Born in Florence, Italy, Chaney grew up in Oxford, England, in a household whose intellectual and artistic engagement was complemented by an expansive musical soundscape. This included Billie Holiday, Mozart operas, Sandy Denny, Prince, Tracy Chapman, Bert Jansch, Michael Jackson, and Joni Mitchell. She studied at London's Royal Academy of Music, where she took in everything the conservatory had to offer. Her curiosity led her further afield, from Ligeti to West African pop, Edith Piaf to Laurie Anderson, Mary Margaret O'Hara to Lorraine Hunt Lieberson, Sonic Youth to Sappho, Kate Bush to old-time country music-all while finding her own voice.
The range of artists she's shared a stage with includes Robert Plant, Zero 7, the Labeque Sisters, Martin and Eliza Carthy, and Kronos Quartet, with whom she also recorded two songs for the 2017 Nonesuch album Folk Songs. Most recently she fronted a Grammy-nominated album, The Queen of Hearts, forming a new outfit, Offa Rex, with The Decemberists. The Guardian's review of that album said that Chaney has a magical voice, full of heft, soul and sunlight, and fRoots said, Chaney has never sounded better, while the Arts Desk said it was her voice, with its clarity, power and emotional weight, that carries Offa Rex to the heights. The Financial Times added that Chaney's singing makes 'Willie O' Winsbury' one of the best versions ever.
*Please note that release dates are subject to change.1. Shelter
5. A Tree Grows in Brooklyn
6. Colin and Clem
7. O Solitude
8. Long Time Gone
9. Roman Holiday
10. House on a Hill$19.99Vinyl LP - Sealed PRE-ORDER Buy Now
Realism (Out Of Stock)The Magnetic Fields' third Nonesuch disc, Realism, is the flipside to the industrial pop of Distortion, the quartet's brilliant 2008 homage to, of all things, the clangorous sound of the Jesus and Mary Chain. While Distortion was recorded quickly and noisily in the stairwells and rooms of the New York City apartment building to which singer-songwriter-bandleader Stephen Merritt was about to bid adieu for California, Realism was cut in the distortion-free environs of a Los Angeles studio, and its sound is as pristine as a plein-air painting. There are no drum kits to be heard, and the fascinatingly varied instrumentation - guitars, accordions, violins, cellos, tablas, banjos, tuba, even a smattering of mellifluous falling leaves - did not need to be plugged in. And, as with Distortion, the album credits emphasize: No Synths.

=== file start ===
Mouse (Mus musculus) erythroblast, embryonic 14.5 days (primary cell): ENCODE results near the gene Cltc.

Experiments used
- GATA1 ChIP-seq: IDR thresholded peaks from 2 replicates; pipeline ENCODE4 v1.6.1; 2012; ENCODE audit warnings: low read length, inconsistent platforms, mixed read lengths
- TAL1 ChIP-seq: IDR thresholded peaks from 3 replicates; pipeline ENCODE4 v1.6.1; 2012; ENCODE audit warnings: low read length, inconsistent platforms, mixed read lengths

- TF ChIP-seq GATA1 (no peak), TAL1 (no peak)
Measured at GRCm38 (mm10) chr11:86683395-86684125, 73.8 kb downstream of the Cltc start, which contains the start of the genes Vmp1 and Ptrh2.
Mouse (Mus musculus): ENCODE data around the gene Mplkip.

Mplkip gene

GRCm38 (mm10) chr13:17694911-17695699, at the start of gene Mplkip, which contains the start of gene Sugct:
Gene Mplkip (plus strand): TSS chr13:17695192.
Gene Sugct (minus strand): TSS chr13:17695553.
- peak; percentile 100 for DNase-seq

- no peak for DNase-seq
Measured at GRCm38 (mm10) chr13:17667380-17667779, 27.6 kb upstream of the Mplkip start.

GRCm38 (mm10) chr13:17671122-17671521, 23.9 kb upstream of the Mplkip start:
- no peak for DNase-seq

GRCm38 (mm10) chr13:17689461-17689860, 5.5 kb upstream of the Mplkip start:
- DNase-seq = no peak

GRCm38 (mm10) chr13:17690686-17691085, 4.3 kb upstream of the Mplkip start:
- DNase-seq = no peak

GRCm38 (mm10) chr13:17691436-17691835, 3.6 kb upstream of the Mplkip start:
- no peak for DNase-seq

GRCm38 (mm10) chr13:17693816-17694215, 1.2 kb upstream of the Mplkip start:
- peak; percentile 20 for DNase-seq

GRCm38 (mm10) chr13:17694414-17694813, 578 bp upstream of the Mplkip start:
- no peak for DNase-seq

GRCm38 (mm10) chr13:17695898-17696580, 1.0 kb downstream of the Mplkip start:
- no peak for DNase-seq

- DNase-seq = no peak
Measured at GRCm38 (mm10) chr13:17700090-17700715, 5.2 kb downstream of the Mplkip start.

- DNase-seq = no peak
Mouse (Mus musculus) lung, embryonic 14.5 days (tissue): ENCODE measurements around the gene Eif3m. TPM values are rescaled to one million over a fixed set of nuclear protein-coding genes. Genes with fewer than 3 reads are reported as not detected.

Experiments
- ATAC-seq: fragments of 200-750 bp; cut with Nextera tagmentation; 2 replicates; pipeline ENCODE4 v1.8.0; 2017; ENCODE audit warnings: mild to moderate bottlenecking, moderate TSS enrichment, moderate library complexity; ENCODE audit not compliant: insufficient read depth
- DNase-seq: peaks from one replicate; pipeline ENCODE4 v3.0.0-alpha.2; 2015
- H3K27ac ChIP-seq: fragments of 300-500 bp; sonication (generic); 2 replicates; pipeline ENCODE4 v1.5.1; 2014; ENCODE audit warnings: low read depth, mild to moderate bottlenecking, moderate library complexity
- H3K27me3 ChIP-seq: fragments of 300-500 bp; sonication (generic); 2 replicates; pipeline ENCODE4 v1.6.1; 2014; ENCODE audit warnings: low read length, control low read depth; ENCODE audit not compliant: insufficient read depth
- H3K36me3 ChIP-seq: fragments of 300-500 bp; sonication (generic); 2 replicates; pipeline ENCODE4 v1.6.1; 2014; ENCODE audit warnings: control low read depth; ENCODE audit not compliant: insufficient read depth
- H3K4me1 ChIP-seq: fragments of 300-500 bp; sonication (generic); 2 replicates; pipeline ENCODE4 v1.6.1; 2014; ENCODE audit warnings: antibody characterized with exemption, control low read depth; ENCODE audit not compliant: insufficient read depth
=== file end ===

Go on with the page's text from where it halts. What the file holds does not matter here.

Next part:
With tongue only slightly in cheek, Merritt has taken to declaring Realism his folk album. To get the point across, there is an upbeat, sing-along number early in the set called We Are Having a Hootenany. Merritt's inspirations, however, were the orchestrated, mostly British folk of the late '60s/early '70s, which owe as much to '60s psychedelia as to traditional music, and the work of Judy Collins, who stretched the boundaries of folk with the chamber pop arrangements of such albums as In My Life and Wildflowers.
Like Collins, Merritt favors variety and theatricality. She skipped from Jacques Brel to the Beatles; he goes from the trippy, toy-box melodies of The Dolls' Tea Party and Painted Flower to the foot-stomping rhythms of The Dada Polka. There's even a deceptively festive holiday number, Everything Is One Big Christmas Tree, featuring a lusty chorus sung in German. In content, Merritt's songs veer between longing and loneliness, desire and dismissal, romance and revenge. Reality is as distorted as ever, and the characters who populate his songs are never just plain folk.
Along with his long-time band-mates Sam Davol, Claudia Gonson and John Woo, Merritt is joined again by vocalist Shirley Simms and accordionist Daniel Handler. Also on board: horn player Johnny Blood and violinist Ida Pearle, familiar to fans of Magnetic Fields' earlier, independently released work.1. You Must Be Out of Your Mind
3. We Are Having a Hootenanny
4. I Don't Know What to Say
5. The Dolls' Tea Party
6. Everything Is One Big Christmas Tree
7. Walk a Lonely Road
8. Always Already Gone
9. Seduced and Abandoned
10. Better Things
11. Painted Flower
12. The Dada Polka
13. From a Sinking Boat$19.99Vinyl LP & CD - Sealed Temporarily out of stock